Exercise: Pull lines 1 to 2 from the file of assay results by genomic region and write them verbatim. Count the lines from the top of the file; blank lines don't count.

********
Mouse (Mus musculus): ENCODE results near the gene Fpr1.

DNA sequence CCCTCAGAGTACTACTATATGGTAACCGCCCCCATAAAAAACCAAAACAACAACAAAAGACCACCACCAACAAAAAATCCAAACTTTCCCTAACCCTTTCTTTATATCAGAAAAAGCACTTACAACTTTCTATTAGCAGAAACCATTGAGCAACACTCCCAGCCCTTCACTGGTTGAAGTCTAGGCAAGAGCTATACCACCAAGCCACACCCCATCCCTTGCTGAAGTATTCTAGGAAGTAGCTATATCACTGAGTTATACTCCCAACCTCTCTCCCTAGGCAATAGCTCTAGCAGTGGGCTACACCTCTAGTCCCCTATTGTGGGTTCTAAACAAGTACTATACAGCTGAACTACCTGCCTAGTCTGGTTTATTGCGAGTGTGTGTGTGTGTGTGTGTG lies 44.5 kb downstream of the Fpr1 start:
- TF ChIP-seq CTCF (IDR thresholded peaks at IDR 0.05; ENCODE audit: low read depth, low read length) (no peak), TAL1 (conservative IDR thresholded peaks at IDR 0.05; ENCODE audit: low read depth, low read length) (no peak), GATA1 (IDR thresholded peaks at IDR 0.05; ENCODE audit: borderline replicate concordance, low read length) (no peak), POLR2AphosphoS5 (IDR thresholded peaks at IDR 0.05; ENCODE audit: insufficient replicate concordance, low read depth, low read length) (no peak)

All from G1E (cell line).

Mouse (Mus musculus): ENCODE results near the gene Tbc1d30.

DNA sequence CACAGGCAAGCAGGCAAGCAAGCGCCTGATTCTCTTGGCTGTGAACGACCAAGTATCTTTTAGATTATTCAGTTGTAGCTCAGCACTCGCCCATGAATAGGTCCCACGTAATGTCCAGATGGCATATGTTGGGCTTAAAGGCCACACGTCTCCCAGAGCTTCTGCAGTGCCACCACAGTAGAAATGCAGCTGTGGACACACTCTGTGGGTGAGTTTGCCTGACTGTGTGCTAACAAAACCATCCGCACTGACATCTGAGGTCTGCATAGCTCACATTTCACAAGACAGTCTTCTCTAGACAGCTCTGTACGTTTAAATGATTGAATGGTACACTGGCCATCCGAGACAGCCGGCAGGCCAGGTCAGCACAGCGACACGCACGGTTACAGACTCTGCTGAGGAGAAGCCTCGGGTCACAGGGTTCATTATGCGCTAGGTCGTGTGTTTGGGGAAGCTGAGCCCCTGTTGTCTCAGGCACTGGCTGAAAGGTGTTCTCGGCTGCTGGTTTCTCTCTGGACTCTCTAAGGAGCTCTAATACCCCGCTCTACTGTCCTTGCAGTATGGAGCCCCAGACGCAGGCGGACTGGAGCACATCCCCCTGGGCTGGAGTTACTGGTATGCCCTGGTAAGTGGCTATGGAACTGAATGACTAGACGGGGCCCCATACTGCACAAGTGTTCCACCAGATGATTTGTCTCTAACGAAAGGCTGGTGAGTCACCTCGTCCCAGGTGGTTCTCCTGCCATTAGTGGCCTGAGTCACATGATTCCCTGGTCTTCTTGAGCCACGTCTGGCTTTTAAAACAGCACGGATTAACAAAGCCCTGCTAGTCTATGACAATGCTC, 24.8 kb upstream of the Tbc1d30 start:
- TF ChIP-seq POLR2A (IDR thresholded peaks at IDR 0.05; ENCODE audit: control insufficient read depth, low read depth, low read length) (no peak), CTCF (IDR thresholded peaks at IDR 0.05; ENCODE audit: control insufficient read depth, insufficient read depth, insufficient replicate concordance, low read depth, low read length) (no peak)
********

Mouse (Mus musculus): ENCODE results near the gene Fpr1.

DNA sequence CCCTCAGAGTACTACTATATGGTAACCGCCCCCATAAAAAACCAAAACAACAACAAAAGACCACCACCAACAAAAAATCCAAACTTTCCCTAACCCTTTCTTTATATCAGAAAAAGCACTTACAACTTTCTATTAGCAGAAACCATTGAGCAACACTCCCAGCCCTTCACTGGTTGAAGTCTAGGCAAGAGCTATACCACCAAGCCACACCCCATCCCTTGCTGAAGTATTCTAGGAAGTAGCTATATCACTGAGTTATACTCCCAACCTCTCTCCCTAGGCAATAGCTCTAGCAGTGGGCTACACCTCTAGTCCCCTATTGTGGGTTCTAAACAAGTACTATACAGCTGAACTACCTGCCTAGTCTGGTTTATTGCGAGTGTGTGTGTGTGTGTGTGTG lies 44.5 kb downstream of the Fpr1 start: